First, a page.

Recently, a local news station covered a medical story starring Eli, a six-year-old Golden Retriever, who regularly calms nervous patients and brings a smile to everyone’s face. Linda Marler, R.N, coordinator at Baylor’s Animal Assisted Therapy Program, started preparing Eli to be a therapy dog when he was just a young pup.
“Eli actually started retrieving for patients at 10-weeks old,” explains Linda. “Since he is my dog, he started going to work with me immediately when I got him. He found out people in wheelchairs have balls they like to throw. He has a special affinity for patients with brain injuries. He seems to know that their erratic movements are not threatening. He can go from retrieving with one patient to cuddling with another.”
Baylor began its animal assisted therapy program in 1985, and today, there are 94 dogs, 2 parrots and 2 ponies in the program. The animals visit patients in Baylor facilities spread out from central Dallas to Waxahachie in the south and as far north as Frisco.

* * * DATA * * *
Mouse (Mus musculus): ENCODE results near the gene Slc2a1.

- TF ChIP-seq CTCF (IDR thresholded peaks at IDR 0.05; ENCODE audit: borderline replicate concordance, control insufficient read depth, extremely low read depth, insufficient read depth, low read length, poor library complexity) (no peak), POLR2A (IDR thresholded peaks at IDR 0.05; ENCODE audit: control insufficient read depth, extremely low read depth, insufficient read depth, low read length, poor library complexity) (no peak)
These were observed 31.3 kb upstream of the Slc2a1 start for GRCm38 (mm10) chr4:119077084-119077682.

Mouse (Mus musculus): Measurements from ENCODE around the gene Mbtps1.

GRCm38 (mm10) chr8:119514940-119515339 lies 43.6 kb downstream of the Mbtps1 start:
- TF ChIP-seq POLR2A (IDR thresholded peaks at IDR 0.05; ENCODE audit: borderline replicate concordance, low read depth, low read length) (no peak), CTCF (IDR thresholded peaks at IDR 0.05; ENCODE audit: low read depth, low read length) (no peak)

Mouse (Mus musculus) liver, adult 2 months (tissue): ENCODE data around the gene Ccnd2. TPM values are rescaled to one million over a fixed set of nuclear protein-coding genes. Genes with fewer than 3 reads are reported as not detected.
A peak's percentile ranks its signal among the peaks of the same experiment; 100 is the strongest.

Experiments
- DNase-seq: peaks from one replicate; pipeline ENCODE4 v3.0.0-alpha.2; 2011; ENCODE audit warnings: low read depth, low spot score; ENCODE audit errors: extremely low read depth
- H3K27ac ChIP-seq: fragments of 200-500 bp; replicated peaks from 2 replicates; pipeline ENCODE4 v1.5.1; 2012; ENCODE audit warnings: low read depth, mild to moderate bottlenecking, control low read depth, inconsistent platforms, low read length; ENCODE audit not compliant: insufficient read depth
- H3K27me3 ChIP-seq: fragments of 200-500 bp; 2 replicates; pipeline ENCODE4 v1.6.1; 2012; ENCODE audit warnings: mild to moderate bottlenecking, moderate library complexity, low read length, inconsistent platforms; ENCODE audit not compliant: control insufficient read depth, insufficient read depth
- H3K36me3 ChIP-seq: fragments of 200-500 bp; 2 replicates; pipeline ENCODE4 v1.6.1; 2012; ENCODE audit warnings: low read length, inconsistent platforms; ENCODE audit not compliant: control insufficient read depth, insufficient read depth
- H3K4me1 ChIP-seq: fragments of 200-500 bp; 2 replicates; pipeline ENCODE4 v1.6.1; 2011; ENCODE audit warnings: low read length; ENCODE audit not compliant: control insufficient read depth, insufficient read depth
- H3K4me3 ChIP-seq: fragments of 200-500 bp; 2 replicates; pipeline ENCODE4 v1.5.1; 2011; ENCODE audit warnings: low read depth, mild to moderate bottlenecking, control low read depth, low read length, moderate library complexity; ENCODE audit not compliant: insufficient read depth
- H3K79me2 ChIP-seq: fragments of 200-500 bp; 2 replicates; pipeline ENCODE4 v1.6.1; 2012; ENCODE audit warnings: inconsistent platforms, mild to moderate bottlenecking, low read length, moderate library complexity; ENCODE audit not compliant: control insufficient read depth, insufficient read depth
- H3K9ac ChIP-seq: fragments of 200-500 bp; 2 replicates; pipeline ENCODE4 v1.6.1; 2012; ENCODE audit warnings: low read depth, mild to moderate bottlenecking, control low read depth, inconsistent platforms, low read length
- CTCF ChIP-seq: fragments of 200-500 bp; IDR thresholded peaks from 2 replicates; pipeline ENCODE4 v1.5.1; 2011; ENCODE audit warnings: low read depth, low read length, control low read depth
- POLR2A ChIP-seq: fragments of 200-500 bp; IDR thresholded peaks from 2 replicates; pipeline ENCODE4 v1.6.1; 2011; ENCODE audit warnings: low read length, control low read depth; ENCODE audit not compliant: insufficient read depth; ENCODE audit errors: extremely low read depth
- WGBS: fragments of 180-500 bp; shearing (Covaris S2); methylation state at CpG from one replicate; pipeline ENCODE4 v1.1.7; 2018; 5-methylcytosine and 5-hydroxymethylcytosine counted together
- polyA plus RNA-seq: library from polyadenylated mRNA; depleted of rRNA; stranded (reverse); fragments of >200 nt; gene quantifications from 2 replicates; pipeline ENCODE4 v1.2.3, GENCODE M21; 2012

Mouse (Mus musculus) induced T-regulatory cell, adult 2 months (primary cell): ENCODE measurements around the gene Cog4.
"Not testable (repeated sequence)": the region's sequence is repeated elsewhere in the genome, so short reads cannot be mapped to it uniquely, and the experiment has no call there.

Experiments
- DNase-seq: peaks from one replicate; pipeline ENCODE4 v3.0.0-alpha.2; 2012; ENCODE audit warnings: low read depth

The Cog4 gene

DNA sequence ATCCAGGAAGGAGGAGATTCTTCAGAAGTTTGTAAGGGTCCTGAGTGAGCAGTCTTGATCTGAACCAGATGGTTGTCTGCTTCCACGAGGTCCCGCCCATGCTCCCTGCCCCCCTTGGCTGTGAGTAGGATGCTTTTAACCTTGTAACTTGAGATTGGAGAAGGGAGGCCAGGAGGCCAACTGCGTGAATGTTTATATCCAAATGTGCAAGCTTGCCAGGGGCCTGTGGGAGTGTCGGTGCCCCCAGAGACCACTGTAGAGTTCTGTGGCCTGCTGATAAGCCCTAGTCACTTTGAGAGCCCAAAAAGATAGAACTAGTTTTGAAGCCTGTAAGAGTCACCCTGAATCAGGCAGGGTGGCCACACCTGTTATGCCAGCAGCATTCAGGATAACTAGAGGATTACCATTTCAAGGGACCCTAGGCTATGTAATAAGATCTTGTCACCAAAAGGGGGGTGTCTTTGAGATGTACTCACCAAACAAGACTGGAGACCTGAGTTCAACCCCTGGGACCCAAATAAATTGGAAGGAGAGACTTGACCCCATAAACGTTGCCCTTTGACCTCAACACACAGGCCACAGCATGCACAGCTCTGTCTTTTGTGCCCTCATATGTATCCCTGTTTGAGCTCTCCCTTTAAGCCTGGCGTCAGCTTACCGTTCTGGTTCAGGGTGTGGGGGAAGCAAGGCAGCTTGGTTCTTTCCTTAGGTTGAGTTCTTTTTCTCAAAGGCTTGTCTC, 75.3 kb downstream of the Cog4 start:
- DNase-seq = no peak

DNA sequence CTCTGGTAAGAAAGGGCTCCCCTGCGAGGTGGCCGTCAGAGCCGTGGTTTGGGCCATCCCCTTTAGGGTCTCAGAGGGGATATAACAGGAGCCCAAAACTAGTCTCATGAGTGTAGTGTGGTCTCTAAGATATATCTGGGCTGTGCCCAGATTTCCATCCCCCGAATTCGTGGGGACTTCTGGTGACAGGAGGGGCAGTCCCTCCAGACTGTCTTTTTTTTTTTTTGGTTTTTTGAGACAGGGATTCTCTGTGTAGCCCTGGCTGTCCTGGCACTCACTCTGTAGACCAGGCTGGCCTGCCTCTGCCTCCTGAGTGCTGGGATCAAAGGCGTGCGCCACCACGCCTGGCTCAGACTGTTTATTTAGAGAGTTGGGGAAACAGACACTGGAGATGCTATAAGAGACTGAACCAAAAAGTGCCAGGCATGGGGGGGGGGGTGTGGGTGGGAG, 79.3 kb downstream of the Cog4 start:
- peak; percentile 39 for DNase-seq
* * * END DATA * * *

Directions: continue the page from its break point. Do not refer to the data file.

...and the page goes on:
Linda became a Baylor employee in 1987, but it wasn’t until 1989 that she had a dog suitable for the program. “Once in the program I got hooked on seeing how much your dog can impact other people. That feeling is immeasurable,” Linda says.
Eli is Linda’s fifth dog in Baylor’s Animal Assisted Therapy Program. At home, he’s modeling therapy dog behavior for the family’s other dog, Tonka, a rescued English bulldog. Tonka passed his therapy dog exam last August.
What type of personality does Linda look for in a therapy dog?
“Animals that are calm, like people, gets along well with other dogs, and follows commands,” she explains. “It also helps when they know tricks because some people do not necessarily like to pet the dog, but like to be entertained by the dog.”